Postpartum haemorrhage (PPH) is classified into primary and secondary. Primary PPH is defined as blood loss more than 500ml within 24 hours after vaginal delivery or 1000ml or more for a Caesarean section. Secondary PPH is any such bleeding occurring after 24 hours. Primary PPH accounts for a larger percentage of the maternal morbidity and mortality from PPH.

PPH accounts for approximately 25% of maternal deaths worldwide and more than half of maternal deaths in Africa and Southeast Asia.
This write-up will focus mainly on primary PPH.

The risk factors for PPH include:
-prolonged third stage of labour (ie. Delay in the delivery of the placenta),
-multiple delivery (twins, triplet, etc),
-fetal macrosomia (above 4- 4.5kg birth weight) ,
-‎induced labour,
-prolonged labour,
-‎precipitate labour (labour and delivery lasting 3 hours or less),
-‎previous history of PPH,
-advanced maternal age (above 40),
-‎grand multiparity (4 or more previous deliveries),
-abnormal placenta (eg. Placenta previa),
-‎previous Caeserean sections,
-‎previous uterine surgery (eg. Myomectomy),
-‎anaemia in current pregnancy
-history of bleeding disorders – congenital or iatrogenic

This can be summarized under the “4T’s”

1. TONE – Atony refers to inability of the uterus to contract following the birth of the baby and placenta. The uterus is supplied with a huge amount of blood during pregnancy and labour. After the delivery, the uterine muscles should contract so that this blood will flow back into the body for redistribution. Failure to contract, results in bleeding from the vagina, which can easily lead to death in the absence of quick intervention.

2. TRAUMA – Trauma can occur during vaginal or Caesarean delivery at any level of the genital tract, up to the uterus and its supporting structures. This can cause heavy bleeding, which can be apparent or hidden (internal bleeding)

3. TISSUE – Incomplete delivery of the placenta and membranes can trigger a cascade of events which only gets worse unless the retained tissue is removed. Even an inch of placenta remnant is enough to cause torrential bleeding.

4. THROMBIN – The body is designed to stop bleeding by itself. This process is mediated by certain substances collectively known as the coagulation or clotting factors. With moderate bleeding, these factors come into play and stop the bleeding. When bleeding exceeds a certain threshold, the factors are “consumed” and bleeding continues unless there is medical intervention.

Healthy women usually “compensate” well for moderate blood loss. Therefore, there may be no obvious signs and symptoms until a woman has had massive bleeding. Common signs/symptoms of PPH include sudden collapse, dizziness, paleness, low urine output, distended abdomen, high heart rate and low blood pressure.

The management of postpartum haemorrhage revolves around 4 major strategies which are primarily preventive:

1. Active management of the third stage of labour– this involves the administration of a uterotonic agent (such as oxytocin +/- ergometrine) with controlled traction of the umbilical cord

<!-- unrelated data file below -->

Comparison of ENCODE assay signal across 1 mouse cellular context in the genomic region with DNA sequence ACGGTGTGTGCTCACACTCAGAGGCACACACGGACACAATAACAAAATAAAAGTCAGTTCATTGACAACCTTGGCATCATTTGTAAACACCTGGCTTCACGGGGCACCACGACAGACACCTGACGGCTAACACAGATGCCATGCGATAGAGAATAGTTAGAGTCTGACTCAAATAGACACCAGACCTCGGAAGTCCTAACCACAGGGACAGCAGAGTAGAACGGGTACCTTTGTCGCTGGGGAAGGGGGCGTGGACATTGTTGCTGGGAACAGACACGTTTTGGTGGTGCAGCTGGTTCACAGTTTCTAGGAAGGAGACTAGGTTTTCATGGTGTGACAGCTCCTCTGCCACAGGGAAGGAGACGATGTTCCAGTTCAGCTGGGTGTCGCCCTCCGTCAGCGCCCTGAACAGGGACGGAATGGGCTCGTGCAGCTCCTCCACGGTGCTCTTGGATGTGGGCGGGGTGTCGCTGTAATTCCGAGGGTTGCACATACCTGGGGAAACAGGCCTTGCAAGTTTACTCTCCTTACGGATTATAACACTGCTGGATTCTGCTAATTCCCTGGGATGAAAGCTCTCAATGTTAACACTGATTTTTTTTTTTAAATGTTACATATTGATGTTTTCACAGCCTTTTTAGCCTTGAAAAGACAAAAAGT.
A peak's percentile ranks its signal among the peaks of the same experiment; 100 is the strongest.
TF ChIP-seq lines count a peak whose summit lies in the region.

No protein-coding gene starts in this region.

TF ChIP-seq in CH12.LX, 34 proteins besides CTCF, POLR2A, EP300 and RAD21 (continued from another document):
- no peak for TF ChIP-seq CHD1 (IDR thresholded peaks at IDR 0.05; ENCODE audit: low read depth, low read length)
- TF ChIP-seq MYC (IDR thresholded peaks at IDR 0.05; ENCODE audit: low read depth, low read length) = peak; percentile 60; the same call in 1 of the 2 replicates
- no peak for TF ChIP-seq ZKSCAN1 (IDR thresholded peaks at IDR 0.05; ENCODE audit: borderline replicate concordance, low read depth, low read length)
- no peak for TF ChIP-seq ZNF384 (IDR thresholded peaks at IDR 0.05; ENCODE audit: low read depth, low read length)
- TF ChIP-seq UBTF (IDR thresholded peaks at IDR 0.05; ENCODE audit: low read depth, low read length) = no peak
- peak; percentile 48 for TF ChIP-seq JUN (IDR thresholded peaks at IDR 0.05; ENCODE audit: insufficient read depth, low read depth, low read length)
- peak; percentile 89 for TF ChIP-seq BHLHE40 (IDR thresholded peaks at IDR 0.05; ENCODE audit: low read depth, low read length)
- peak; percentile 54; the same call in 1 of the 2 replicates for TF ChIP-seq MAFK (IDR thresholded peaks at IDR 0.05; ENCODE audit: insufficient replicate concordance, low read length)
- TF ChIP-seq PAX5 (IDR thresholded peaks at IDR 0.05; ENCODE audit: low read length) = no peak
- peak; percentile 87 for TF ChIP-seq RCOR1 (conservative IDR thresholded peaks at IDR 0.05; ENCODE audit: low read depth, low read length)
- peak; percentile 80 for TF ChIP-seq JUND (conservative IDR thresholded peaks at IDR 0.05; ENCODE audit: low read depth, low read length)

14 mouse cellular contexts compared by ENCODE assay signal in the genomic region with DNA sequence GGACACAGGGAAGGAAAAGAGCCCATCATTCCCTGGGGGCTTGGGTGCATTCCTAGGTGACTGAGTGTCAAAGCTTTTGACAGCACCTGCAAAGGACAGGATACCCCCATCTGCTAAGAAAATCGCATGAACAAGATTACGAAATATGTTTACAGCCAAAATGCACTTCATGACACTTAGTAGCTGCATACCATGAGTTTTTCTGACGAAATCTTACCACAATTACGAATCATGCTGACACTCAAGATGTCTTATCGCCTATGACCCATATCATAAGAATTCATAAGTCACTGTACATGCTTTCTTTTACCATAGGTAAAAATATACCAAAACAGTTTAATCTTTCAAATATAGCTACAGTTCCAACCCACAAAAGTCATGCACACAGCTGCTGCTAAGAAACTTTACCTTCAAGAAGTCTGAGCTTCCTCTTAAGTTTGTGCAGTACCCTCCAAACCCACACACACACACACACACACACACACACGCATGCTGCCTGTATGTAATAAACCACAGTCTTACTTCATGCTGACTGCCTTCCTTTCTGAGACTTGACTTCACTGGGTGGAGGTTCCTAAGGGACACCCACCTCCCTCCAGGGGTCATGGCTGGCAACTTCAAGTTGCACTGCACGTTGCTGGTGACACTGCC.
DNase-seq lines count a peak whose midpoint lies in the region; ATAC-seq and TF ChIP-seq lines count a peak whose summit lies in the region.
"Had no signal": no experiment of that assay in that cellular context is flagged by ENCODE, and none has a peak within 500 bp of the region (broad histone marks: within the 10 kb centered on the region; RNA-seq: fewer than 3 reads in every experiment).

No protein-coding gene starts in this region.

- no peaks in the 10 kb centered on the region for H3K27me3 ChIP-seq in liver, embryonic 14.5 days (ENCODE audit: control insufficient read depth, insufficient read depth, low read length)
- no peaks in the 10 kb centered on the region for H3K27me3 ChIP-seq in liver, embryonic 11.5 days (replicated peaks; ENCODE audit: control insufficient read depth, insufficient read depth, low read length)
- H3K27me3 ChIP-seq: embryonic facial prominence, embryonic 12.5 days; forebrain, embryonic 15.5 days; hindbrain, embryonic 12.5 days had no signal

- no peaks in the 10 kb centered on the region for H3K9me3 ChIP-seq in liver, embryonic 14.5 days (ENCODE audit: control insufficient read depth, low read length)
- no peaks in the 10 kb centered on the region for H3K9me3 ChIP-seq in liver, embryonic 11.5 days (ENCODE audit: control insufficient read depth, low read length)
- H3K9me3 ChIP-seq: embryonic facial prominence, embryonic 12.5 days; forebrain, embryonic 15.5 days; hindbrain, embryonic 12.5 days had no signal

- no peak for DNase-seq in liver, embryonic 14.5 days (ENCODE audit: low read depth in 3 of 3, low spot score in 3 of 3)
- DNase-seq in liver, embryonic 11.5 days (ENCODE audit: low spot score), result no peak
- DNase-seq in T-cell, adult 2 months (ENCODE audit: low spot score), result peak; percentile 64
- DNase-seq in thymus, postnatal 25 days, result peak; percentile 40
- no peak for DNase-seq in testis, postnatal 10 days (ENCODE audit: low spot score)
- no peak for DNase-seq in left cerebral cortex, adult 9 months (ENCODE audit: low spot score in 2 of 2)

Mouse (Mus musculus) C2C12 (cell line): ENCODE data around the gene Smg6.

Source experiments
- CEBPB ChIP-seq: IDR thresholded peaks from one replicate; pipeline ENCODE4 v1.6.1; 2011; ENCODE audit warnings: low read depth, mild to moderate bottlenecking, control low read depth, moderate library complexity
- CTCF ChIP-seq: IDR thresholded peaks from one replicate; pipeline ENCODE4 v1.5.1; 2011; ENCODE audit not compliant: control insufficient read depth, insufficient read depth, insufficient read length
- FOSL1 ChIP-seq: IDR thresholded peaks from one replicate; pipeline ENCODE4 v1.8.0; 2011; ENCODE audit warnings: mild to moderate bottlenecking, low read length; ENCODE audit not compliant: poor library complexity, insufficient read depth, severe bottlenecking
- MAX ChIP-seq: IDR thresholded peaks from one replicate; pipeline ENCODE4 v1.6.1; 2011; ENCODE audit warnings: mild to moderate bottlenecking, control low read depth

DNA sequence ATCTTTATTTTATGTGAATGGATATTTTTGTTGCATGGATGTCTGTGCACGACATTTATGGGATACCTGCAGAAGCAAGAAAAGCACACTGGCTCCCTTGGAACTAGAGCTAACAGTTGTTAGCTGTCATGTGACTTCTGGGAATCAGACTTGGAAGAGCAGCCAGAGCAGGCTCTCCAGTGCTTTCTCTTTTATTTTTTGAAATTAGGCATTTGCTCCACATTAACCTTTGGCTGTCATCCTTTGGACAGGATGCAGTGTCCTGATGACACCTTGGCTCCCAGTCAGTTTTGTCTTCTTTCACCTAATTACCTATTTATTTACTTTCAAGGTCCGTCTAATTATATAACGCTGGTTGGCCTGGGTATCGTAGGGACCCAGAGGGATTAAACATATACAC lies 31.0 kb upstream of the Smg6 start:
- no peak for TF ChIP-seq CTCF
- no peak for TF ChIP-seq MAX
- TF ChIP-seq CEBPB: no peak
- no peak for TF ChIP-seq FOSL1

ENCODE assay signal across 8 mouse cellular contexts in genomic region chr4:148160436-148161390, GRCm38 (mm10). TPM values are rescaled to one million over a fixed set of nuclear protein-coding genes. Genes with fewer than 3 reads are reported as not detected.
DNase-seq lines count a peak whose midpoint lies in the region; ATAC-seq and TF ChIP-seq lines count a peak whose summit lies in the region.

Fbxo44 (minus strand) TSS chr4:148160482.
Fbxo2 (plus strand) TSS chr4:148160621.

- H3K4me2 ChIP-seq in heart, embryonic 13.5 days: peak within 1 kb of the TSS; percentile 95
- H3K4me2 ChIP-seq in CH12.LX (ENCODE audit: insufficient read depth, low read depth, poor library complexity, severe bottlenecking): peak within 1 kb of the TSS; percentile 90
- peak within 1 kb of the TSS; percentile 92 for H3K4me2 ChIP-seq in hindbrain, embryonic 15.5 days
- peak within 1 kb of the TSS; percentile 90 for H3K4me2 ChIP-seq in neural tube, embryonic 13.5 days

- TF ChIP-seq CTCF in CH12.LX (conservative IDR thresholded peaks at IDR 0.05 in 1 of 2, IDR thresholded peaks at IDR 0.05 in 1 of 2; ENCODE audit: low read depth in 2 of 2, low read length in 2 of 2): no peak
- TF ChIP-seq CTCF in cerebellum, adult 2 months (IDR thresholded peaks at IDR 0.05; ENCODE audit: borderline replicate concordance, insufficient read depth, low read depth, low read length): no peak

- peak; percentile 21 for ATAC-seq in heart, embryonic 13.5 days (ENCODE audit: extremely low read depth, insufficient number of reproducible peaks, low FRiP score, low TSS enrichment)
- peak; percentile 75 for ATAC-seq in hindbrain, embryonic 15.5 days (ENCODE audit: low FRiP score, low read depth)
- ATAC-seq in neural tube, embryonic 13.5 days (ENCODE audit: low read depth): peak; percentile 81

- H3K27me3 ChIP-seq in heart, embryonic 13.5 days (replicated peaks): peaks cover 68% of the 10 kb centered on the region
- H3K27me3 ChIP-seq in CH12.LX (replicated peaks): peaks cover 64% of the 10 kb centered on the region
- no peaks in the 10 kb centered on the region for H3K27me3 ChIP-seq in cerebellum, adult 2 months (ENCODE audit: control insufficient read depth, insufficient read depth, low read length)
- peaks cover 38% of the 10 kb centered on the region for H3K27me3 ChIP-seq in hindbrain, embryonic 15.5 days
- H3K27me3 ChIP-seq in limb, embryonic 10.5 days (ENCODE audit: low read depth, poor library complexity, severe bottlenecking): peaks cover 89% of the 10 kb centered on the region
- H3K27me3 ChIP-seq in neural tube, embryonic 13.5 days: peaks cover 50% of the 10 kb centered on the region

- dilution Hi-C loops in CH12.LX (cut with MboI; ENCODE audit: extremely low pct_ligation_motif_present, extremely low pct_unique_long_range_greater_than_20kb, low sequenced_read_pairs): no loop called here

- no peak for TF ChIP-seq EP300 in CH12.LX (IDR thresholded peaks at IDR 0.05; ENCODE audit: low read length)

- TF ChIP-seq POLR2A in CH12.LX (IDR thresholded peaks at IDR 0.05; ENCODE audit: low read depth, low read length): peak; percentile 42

2. ‎Use of uterotonic agents, such as oxytocin, misoprostol, carboprost and tranexamic acid

3. ‎Early and accurate blood loss estimation – this is essential to ensure prompt intervention and appropriate blood replacement.

4. ‎Compression techniques – includes internal or external manual compression, use of anti-shock garment, mechanical tamponade using specialized catheter/balloon devices, and surgical compression techniques (such as B-Lynch sutures)

Definitive management of PPH includes quick RESUSCITATION and aggressive SPECIFIC (MEDICAL/SURGICAL) INTERVENTIONS.

-Intravenous fluids
-Oxygen therapy
-Transfusion of blood and blood products
-Infusion of specific clotting factors
-‎Close monitoring of vital signs, urine output +/- intensive care admission
-Laboratory investigations: to determine the extent and effects of blood loss, and monitor the progress and response to treatment (haematocrit, coagulation profile, blood grouping and crossmatch, etc.)
-A multidisciplinary team which includes a senior obstetrician, haematologist, and anesthetist.

-Medications – such as uterotonics (see above) and tranexamic acid
-Expeditious repair of episiotomy +/- lacerations in the lower genital tract
-‎Exploration of the upper genital tract under anesthesia
-Exploratory laparotomy (opening the abdomen) and Ligation of bleeding vessels.
-Interventional radiology (Arterial embolization)
-‎Hysterectomy (removal of the uterus +/- cervix)

PPH is a preventable cause of maternal death but it remains prevalent in the developing world due to poverty, ignorance, unnecessary delays in medical intervention and inadequate medical infrastructure. The burden of morbidity and mortality from PPH can be reduced by:
-adequate funding and improving the quality of maternal health services,
-community sensitization and education,
-expert supervision of pregnancy/labour in high risk groups,
-active management of the third stage of labour.

Reference : Postpartum Haemorrhage in the Developing World A Review of Clinical Management Strategies, John W. Snelgrove, MD
McGill Journal of Medicine (MJM)

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